Seattle, Washington
March 4–7, 2019


Conference Dates and Location: 
February 13–16, 2017 | Seattle, Washington
Abstract Number: 



Lucas E. Hermans1, Michelle A. Moorhouse2, Sergio Carmona2, Diederick Grobbee3, Laura Marije Hofstra3, Douglas D. Richman4, Hugo Tempelman5, Willem D. Venter2, Annemarie Wensing3

1Univ Med Cntr Utrecht, Utrecht, Netherlands,2Univ of Witwatersrand, Johannesburg, South Africa,3Univ Med Cntr Utrecht, Utrecht, Netherlands,4Univ of California San Diego, San Diego, California, USA,5Ndlovu Care Group, Groblersdal, South Africa

Abstract Body: 

Current WHO guidelines for cART in HIV-1 infected patients define failure of cART as viremia above 1000 copies/mL during therapy. Detectable viral load (VL) below 1000 copies/mL during cART (low-level viremia; LLV) has been linked to subsequent failure of cART in studies performed in high-income settings, where more stringent VL cut-off values are used. We report the prevalence of LLV and its impact on subsequent failure of cART in a large South African cohort managed according to WHO guidelines.

HIV-positive patients from 19 urban and 38 rural South African HIV treatment sites were studied. Adult patients on cART for ≥20 weeks and with ≥1 VL performed ≥20 weeks after start of cART were included. LLV was defined as viremia between 50-1000 copies/mL and stratified according to level (51-199, 200-399, and 400-999 copies/mL) and duration. Studied outcomes were failure of cART (VL ≥1000 copies/mL) and switch to second line cART. In the subset of patients with ≥100 weeks of first line cART without failure and ≥3 VLs risk of failure after LLV was estimated with survival analysis using Cox proportional hazard models corrected for sex, age and nadir CD4.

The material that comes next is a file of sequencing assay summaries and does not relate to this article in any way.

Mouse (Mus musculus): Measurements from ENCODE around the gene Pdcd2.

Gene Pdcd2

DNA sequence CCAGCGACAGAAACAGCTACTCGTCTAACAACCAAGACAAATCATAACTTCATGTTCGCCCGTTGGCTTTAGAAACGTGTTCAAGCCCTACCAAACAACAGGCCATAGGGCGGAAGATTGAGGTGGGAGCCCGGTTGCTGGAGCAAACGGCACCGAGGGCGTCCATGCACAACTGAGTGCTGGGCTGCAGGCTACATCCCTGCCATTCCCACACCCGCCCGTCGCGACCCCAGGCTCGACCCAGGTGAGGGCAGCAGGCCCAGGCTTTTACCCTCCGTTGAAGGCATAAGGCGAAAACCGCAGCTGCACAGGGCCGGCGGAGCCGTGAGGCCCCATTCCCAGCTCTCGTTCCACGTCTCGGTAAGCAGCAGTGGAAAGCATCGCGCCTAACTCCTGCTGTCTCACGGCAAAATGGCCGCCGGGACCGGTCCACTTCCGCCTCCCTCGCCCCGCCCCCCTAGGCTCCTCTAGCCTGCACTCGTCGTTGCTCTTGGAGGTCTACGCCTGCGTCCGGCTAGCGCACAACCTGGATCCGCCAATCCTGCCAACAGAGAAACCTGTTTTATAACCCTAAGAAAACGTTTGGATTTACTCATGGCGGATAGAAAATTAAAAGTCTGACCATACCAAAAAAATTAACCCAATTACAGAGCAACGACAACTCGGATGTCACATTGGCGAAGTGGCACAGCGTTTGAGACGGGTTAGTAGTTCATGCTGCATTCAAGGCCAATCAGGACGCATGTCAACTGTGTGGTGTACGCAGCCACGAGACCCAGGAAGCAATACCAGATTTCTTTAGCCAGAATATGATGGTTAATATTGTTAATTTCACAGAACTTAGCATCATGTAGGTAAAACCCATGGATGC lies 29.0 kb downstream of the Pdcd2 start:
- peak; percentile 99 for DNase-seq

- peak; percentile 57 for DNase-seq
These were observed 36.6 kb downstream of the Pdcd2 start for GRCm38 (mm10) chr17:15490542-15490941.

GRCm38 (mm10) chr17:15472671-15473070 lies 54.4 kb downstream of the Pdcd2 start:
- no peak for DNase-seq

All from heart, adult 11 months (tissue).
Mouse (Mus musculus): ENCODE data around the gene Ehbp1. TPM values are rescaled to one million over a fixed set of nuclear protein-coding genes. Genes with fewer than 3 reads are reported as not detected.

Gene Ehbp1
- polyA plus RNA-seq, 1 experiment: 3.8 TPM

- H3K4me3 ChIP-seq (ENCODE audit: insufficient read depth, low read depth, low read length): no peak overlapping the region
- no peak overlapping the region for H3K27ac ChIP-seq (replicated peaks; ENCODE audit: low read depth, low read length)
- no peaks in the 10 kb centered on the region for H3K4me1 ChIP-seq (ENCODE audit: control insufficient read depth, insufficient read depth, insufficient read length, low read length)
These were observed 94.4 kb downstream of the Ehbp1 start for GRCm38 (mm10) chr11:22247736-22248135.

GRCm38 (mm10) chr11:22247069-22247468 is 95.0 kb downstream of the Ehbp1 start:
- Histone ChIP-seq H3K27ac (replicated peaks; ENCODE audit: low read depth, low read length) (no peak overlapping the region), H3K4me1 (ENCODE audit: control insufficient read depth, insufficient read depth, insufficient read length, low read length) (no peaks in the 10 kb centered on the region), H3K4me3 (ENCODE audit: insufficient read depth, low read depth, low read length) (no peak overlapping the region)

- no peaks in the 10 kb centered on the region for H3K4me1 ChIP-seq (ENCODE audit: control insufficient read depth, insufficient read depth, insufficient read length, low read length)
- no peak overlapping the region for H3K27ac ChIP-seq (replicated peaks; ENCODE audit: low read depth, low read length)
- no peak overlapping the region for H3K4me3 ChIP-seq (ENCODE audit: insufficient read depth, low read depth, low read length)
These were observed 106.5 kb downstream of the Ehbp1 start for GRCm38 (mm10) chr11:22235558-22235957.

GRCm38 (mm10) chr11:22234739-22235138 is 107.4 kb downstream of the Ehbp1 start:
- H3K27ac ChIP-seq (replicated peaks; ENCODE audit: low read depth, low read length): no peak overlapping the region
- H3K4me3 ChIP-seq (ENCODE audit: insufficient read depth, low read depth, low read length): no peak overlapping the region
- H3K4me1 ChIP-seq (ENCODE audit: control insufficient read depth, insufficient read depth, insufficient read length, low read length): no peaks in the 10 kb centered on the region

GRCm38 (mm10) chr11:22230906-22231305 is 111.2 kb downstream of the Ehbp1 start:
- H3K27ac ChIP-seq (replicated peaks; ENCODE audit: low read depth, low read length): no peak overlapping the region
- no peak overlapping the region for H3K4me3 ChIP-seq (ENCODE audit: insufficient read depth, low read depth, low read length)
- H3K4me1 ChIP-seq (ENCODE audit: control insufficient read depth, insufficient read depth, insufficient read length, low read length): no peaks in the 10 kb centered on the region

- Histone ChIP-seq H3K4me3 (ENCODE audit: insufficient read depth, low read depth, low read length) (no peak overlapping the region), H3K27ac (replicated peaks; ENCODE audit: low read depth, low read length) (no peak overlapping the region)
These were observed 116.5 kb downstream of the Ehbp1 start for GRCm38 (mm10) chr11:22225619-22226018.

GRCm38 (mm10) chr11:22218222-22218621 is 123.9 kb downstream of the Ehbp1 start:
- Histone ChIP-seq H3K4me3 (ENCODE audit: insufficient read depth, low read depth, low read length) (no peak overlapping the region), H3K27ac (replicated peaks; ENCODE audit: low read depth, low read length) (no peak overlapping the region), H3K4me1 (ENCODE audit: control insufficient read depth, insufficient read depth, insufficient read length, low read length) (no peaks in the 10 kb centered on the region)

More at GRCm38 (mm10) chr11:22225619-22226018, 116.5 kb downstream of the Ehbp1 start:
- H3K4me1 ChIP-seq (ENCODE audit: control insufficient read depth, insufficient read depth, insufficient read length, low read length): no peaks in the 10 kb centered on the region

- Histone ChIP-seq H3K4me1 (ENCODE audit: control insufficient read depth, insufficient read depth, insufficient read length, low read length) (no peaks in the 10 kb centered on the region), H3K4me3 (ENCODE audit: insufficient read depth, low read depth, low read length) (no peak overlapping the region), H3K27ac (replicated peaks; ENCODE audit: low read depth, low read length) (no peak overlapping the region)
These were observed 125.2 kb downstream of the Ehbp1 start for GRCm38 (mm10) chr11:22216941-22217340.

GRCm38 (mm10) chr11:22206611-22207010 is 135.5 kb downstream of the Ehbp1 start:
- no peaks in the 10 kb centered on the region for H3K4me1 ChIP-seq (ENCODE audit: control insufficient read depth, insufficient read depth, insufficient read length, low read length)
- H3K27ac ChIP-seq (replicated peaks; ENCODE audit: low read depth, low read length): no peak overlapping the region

69,615 patients met inclusion criteria. Virological suppression <1000 copies/mL during cART was maintained in 80.9% of patients. LLV occurred in 23.3% of patients. A single measurement of LLV (sLLV) was more common than persistent LLV (pLLV) (78.6% vs 21.4%). LLV between 51 and 199 copies/mL (LLV51-199) was most commonly encountered (59.1%). In survival analysis (26,305 patients) LLV was associated with increased hazard of failure of cART (HR 2.8; CI-95% 2.7-2.9) and of ever switching to second line (HR 3.2; CI-95% 3.0-3.3) when compared to patients with <50 copies/mL. Risk of failure increased proportionally to level of LLV: HR 1.7 (CI-95% 1.5-1.9) for sLLV51-199, 2.7 (CI-95% 2.5-3.0) for sLLV200-399 and 3.6 (CI-95% 3.4-3.8) for sLLV400-999. Risk of failure further increased in cases of pLLV, with a HR of 3.0 (CI-95% 2.9-3.2) for pLLV50-199, 4.2 (CI-95% 4.0-4. 4) for pLLV200-399 and 7.7 (CI-95% 7.4-7.9) for pLLV400-999. Lower nadir CD4 was independently associated with LLV.

In this large cohort prevalence of LLV was high and patients with LLV were at increased risk of subsequent failure and switching to second line cART. These risks increased further with higher levels and longer duration of LLV. This poses concerns for the long term success of first line cART in treatment programmes in resource limited settings.

Session Number: 
Session Title: 
Presenting Author: 
Lucas Hermans
Presenter Institution: 
University Medical Center Utrecht